Tradition, Teams & Texas – a menu for game day
January 24th, 2011
08:00 PM ET
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CNN photojournalist Jeremy Harlan is based in Washington D.C. He and his wife are having a baby and you can read all about it. And wow, does he love BBQ.

The mad dash for chips and chicken limbs has begun.

With the Steelers and Packers having secured their spots in Arlington, Texas for Super Bowl XLV, folks across the country soon will blitz their local grocery stores in search of the perfect snacks for a Super Bowl Sunday soiree.

In our household, this is not taken lightly. My Super Bowl menu requires research, planning, imagination, and execution of the highest degree. After all, short of Thanksgiving, Super Bowl Sunday is the biggest culinary gorge-fest in this country. If you’re inviting friends and family over, you need to bring your best game plan. Chips, salsa, and a veggie tray may work in the preseason, but they won’t cut the mustard come February.

I begin sculpting my feast weeks in advance. For me, the hardest part is finding a balance between the dishes that returning guests always expect, and new additions that aren’t worth punting by the second quarter.

This year, I’ve concocted a simple formula to help me narrow down the options: Tradition, Teams, and Texas.

Tradition: This dish is the old standby. You make this dish every time, and every time it’s the first plate to be picked clean. In fact, people invite you to their party just so you’ll bring this dish and make their party better.

For me, this is guacamole. I’m not too humble to declare that my guacamole is the bee’s knee (and this knee doesn’t mysteriously go bad during the third quarter of the NFC Championship game, *cough* Jay Cutler *cough*). If Axl and Slash sat down and ate my guac together, there’s a good chance we could get the real Guns ‘N Roses back together. It’s that good. But don’t expect me to divulge the makings of this avocado awesomeness in these pages – this intellectual property stays close to my vest. If people knew how to make it my way, I’d lose my automatic invite to pretty much all social gatherings.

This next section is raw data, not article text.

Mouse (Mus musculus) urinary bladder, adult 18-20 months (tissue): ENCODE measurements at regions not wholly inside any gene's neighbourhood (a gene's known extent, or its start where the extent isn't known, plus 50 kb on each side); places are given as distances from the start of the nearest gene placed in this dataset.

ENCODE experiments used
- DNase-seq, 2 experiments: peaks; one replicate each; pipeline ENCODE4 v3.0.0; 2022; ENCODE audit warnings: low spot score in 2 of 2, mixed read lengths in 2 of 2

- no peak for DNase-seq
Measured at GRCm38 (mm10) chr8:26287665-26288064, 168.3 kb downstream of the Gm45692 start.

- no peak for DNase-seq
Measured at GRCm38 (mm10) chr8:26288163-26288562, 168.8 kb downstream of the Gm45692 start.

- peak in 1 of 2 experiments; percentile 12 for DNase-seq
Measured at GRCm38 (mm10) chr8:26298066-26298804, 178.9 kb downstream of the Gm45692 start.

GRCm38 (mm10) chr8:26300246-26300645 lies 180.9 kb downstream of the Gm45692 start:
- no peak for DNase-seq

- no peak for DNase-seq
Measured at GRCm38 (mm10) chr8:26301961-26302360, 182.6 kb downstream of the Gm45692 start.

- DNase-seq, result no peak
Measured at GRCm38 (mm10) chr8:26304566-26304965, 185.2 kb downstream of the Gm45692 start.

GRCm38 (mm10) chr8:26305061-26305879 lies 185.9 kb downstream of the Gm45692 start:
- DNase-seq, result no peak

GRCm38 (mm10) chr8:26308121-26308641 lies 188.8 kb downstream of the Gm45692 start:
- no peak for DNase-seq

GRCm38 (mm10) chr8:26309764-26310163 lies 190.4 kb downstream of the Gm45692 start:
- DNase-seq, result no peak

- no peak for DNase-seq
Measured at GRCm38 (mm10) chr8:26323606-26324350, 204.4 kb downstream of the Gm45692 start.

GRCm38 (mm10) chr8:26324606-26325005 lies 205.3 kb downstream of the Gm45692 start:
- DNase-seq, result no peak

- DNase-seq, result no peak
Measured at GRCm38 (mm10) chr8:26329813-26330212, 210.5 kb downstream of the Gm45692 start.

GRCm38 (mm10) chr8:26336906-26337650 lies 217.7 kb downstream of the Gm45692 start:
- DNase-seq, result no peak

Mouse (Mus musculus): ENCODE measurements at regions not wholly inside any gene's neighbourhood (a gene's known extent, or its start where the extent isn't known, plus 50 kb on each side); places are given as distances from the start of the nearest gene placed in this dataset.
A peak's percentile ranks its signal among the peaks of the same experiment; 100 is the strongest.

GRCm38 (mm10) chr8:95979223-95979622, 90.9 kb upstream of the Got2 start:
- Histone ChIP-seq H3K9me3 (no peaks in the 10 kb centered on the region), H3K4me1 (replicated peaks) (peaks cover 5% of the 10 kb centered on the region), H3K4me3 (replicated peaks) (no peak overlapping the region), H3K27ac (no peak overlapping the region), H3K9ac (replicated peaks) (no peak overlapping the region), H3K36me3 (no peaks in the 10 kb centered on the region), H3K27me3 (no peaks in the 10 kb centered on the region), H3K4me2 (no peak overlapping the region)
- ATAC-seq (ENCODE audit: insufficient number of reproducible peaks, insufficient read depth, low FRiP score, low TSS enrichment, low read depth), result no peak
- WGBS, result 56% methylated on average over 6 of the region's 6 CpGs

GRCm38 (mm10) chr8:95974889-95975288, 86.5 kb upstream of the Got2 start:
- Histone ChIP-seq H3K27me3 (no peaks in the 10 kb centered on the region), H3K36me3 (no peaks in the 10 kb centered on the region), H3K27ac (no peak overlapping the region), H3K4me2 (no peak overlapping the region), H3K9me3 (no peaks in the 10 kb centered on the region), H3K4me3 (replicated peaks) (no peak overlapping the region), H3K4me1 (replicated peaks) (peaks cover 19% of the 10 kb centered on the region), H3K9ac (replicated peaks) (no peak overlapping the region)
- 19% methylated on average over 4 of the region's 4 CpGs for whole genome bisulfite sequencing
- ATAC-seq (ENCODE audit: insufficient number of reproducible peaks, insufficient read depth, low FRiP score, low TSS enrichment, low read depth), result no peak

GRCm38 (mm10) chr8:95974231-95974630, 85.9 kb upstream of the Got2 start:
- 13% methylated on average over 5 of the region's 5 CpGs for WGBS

Teams: This is the most challenging category, but also what separates your menu from others in the division. Adding well-known dishes from the cities of the participating teams gives the party a fresh look every year. Thank goodness I was just a young pup when the Buffalo Bills went to four straight Super Bowls. There are only so many ways to prepare chicken wings.

This year’s playoff field provided some great and some not-so-great options. The New Orleans Saints are always money in the bank when it comes to dish options. The Indianapolis Colts? Not so much. When they went to the Super Bowl last year and in 2006, the options came down to pork tenderloin sandwiches, popcorn, or a sugar cream pie.

This year, both of these teams went out in the first round. It was beginning to look like we’d have a pizza battle between Chicago deep dish and New York thin crust. But as Sunday proved, if your quarterback wore #6 on his jersey, you weren’t #1 on the scoreboard.

So here we are with the cheeseheads and the steel workers. We can work with that.

Let’s start with Green Bay. If the game were on a Friday, a fish fry would be a must. Walleye, perch, or cod would do just fine. But for a Sunday, I’m going with bratwurst. For an especially nice Wisconsin touch, why not simmer the brats in a locally-brewed beer? Sure, Miller Lite or MGD would be an easy choice. But, if you can find it, go with a more signature brew, like the Leinenkugel’s Red Lager. Top the brats off with a slice of classic Wisconsin cheddar and you’ll have yourself an outstanding authentic dish from the Badger State.